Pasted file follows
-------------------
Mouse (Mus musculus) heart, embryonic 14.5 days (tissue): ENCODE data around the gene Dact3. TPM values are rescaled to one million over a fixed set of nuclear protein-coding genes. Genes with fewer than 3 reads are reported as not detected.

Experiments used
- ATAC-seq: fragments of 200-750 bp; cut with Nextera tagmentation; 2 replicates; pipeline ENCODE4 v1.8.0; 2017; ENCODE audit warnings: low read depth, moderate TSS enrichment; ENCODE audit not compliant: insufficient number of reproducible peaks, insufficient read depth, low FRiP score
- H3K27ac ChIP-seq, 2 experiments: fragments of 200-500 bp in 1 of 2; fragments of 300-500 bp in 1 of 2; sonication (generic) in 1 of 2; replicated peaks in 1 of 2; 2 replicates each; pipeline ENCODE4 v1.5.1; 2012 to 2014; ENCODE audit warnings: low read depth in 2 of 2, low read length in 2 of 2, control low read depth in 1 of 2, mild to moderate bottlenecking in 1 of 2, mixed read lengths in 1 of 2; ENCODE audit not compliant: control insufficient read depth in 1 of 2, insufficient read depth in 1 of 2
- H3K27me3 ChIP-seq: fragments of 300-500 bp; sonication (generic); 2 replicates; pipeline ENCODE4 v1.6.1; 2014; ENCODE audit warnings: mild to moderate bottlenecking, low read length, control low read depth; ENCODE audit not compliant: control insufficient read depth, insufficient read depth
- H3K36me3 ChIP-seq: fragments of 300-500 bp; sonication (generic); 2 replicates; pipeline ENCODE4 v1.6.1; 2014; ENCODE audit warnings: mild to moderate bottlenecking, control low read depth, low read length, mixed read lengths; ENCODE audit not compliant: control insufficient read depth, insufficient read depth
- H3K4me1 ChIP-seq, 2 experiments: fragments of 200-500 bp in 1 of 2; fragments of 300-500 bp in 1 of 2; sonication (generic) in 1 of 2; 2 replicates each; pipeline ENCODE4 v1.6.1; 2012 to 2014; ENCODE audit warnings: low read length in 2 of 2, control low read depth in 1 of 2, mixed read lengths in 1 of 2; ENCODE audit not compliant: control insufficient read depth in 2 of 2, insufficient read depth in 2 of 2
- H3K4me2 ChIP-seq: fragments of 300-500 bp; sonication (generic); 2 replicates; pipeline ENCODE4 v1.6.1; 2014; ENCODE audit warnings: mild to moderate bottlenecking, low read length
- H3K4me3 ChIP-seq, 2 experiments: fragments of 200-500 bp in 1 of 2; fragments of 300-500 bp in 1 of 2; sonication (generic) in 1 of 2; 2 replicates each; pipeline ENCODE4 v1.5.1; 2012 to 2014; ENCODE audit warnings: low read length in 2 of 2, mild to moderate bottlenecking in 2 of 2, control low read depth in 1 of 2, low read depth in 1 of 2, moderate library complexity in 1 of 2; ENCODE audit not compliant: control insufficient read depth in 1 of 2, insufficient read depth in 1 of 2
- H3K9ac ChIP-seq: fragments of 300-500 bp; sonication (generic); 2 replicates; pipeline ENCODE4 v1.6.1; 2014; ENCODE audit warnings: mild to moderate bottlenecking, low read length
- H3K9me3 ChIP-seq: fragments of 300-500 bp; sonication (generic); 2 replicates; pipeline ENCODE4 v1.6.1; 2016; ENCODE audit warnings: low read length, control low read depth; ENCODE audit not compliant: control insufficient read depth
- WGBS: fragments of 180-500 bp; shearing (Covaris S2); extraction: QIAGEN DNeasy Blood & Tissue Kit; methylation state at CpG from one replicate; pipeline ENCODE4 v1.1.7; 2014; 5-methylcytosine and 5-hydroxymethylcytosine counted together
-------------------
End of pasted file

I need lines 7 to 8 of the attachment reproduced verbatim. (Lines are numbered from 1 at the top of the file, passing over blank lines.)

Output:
- H3K4me1 ChIP-seq, 2 experiments: fragments of 200-500 bp in 1 of 2; fragments of 300-500 bp in 1 of 2; sonication (generic) in 1 of 2; 2 replicates each; pipeline ENCODE4 v1.6.1; 2012 to 2014; ENCODE audit warnings: low read length in 2 of 2, control low read depth in 1 of 2, mixed read lengths in 1 of 2; ENCODE audit not compliant: control insufficient read depth in 2 of 2, insufficient read depth in 2 of 2
- H3K4me2 ChIP-seq: fragments of 300-500 bp; sonication (generic); 2 replicates; pipeline ENCODE4 v1.6.1; 2014; ENCODE audit warnings: mild to moderate bottlenecking, low read length